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Contacts between Police and the Public: Findings from the 2002 National Survey

NCJ Number
Date Published
April 2005
35 pages
Matthew R. Durose; Erica L. Schmitt; Patrick A. Langan Ph.D.
Publication Type
This report presents data on the nature and characteristics of contacts between residents of the United States and the police over a 12-month period.
Findings are provided from a nationally representative survey of nearly 80,000 residents age 16 or older. Detailed information is presented on face-to-face contacts with the police, including the reason for and outcome of the contact, resident opinion on police behavior during the contact, and whether police used or threatened to use force during the contact. The report provides demographic characteristics of residents involved in traffic stops and use-of-force encounters and discusses the relevance of the survey findings to the issue of racial profiling. Highlights include the following: (1) about 25 percent of the 45.3 million persons with a face-to-face contact indicated the reason for the contact was to report a crime or other problem; (2) in 2002, about 1.3 million residents age 16 or older--29 percent of the 45.3 million persons with contact--were arrested by police; (3) the likelihood of being stopped by police in 2002 did not differ significantly between White (8.7 percent), Black (9.1 percent), and Hispanic (8.6 percent) drivers; (4) during the traffic stop, police were more likely to carry out some type of search on a Black (10.2 percent) or Hispanic (11.4 percent) driver than a White (3.5 percent) driver. Tables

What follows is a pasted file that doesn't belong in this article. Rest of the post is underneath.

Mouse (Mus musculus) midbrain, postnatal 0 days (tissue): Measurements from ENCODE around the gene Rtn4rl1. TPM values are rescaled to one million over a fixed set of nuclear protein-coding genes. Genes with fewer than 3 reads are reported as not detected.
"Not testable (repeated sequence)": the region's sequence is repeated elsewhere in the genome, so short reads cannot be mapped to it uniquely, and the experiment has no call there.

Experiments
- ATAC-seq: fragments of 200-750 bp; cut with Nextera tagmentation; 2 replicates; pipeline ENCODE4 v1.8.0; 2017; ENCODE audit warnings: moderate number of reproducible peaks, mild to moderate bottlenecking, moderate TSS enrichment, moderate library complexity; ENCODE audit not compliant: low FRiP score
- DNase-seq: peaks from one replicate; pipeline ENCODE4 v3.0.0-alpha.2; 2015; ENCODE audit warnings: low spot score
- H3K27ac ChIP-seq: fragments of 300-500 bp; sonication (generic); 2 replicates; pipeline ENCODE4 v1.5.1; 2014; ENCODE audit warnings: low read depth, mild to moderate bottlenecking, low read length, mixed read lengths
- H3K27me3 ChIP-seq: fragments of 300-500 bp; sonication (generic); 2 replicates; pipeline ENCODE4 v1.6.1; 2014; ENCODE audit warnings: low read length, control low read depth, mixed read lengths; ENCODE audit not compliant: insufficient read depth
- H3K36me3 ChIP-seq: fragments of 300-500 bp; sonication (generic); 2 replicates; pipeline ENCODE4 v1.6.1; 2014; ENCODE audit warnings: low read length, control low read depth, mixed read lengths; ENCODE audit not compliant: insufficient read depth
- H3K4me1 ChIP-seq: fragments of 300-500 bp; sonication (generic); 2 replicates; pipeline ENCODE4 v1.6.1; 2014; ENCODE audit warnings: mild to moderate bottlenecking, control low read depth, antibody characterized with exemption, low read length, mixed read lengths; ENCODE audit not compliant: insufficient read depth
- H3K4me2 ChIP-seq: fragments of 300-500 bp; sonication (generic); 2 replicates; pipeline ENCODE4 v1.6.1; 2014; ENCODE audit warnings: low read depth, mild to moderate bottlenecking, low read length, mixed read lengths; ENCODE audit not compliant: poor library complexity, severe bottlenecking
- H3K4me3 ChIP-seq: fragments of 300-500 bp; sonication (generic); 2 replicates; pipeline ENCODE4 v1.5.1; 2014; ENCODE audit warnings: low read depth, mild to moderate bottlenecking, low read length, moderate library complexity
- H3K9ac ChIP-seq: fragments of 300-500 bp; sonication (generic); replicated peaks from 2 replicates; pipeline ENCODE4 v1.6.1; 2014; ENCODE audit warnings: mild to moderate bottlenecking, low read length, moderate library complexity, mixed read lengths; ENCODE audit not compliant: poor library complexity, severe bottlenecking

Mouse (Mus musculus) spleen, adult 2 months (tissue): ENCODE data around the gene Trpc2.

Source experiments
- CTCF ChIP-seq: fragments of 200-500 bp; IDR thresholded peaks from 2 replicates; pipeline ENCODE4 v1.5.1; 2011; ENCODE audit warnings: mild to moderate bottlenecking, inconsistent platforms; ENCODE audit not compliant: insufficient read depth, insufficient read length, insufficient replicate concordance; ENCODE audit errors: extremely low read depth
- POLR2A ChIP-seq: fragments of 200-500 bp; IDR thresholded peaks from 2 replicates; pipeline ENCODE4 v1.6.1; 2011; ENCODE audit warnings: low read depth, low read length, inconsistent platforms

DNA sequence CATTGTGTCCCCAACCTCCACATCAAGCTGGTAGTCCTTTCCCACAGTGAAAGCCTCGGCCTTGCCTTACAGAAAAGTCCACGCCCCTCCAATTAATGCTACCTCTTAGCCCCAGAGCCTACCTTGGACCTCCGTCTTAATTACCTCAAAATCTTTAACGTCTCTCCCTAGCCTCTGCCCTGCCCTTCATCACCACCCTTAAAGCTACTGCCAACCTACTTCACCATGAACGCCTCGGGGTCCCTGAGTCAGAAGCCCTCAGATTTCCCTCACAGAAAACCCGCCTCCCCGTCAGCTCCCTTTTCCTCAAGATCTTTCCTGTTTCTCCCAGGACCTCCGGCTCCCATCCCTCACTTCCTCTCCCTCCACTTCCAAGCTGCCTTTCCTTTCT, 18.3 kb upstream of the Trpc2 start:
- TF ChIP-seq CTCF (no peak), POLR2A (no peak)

Date Created: July 2, 2018